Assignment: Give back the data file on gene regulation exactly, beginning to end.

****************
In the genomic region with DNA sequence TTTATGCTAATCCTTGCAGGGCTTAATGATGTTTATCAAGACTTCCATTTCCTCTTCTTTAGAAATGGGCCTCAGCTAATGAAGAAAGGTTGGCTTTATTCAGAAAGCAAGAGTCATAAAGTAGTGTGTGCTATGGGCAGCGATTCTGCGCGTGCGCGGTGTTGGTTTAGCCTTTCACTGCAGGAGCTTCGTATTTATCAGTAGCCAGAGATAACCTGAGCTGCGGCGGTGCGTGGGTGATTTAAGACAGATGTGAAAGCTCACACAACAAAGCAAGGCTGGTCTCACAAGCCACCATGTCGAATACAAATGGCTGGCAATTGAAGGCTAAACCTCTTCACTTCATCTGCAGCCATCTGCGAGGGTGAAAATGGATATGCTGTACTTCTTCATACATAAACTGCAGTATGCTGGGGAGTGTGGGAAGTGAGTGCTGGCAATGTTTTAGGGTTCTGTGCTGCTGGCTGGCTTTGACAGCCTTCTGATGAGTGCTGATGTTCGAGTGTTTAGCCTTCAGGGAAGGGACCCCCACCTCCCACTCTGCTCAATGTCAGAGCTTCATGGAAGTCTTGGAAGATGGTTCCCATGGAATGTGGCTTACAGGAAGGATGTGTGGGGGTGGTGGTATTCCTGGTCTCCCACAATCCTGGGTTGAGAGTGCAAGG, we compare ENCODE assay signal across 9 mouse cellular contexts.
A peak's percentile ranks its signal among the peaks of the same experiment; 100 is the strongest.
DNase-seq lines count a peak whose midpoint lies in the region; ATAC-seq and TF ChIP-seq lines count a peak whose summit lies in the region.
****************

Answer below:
In the genomic region with DNA sequence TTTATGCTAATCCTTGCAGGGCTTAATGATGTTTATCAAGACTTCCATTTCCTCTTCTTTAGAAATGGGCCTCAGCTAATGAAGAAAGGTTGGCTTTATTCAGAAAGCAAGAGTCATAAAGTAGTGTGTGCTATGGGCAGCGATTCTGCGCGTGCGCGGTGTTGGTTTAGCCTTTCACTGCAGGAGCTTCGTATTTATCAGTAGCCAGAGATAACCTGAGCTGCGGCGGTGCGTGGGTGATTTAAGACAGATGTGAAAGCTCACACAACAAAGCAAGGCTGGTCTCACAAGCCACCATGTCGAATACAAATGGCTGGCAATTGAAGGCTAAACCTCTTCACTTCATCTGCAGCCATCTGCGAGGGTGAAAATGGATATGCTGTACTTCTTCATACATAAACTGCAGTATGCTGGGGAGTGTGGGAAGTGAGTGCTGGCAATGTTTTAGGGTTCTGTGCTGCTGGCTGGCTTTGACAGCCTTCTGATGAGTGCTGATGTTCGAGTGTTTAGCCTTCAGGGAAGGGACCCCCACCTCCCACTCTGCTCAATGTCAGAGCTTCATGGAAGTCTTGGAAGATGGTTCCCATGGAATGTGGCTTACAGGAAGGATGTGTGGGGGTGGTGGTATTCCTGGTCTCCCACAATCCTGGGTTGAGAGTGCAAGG, we compare ENCODE assay signal across 9 mouse cellular contexts.
A peak's percentile ranks its signal among the peaks of the same experiment; 100 is the strongest.
DNase-seq lines count a peak whose midpoint lies in the region; ATAC-seq and TF ChIP-seq lines count a peak whose summit lies in the region.